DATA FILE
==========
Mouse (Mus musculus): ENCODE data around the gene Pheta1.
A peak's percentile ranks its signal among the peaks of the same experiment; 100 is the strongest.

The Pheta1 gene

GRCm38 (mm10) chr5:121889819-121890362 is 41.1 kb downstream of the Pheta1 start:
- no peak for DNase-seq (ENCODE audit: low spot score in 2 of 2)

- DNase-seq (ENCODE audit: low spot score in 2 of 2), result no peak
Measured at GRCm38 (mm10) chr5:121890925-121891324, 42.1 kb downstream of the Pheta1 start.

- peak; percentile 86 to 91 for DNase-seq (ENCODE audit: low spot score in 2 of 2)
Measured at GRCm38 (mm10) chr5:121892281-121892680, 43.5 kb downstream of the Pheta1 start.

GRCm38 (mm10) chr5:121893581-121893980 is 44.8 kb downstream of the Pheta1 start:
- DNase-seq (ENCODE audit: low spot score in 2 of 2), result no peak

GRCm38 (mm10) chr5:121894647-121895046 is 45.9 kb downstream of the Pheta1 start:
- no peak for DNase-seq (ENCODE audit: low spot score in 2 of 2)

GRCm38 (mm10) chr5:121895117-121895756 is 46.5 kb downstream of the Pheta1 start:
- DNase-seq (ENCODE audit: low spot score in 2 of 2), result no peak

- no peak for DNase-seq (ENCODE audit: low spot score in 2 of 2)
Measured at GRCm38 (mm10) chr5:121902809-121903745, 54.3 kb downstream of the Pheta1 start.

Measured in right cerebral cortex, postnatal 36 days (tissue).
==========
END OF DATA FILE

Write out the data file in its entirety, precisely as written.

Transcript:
Mouse (Mus musculus): ENCODE data around the gene Pheta1.
A peak's percentile ranks its signal among the peaks of the same experiment; 100 is the strongest.

The Pheta1 gene

GRCm38 (mm10) chr5:121889819-121890362 is 41.1 kb downstream of the Pheta1 start:
- no peak for DNase-seq (ENCODE audit: low spot score in 2 of 2)

- DNase-seq (ENCODE audit: low spot score in 2 of 2), result no peak
Measured at GRCm38 (mm10) chr5:121890925-121891324, 42.1 kb downstream of the Pheta1 start.

- peak; percentile 86 to 91 for DNase-seq (ENCODE audit: low spot score in 2 of 2)
Measured at GRCm38 (mm10) chr5:121892281-121892680, 43.5 kb downstream of the Pheta1 start.

GRCm38 (mm10) chr5:121893581-121893980 is 44.8 kb downstream of the Pheta1 start:
- DNase-seq (ENCODE audit: low spot score in 2 of 2), result no peak

GRCm38 (mm10) chr5:121894647-121895046 is 45.9 kb downstream of the Pheta1 start:
- no peak for DNase-seq (ENCODE audit: low spot score in 2 of 2)

GRCm38 (mm10) chr5:121895117-121895756 is 46.5 kb downstream of the Pheta1 start:
- DNase-seq (ENCODE audit: low spot score in 2 of 2), result no peak

- no peak for DNase-seq (ENCODE audit: low spot score in 2 of 2)
Measured at GRCm38 (mm10) chr5:121902809-121903745, 54.3 kb downstream of the Pheta1 start.

Measured in right cerebral cortex, postnatal 36 days (tissue).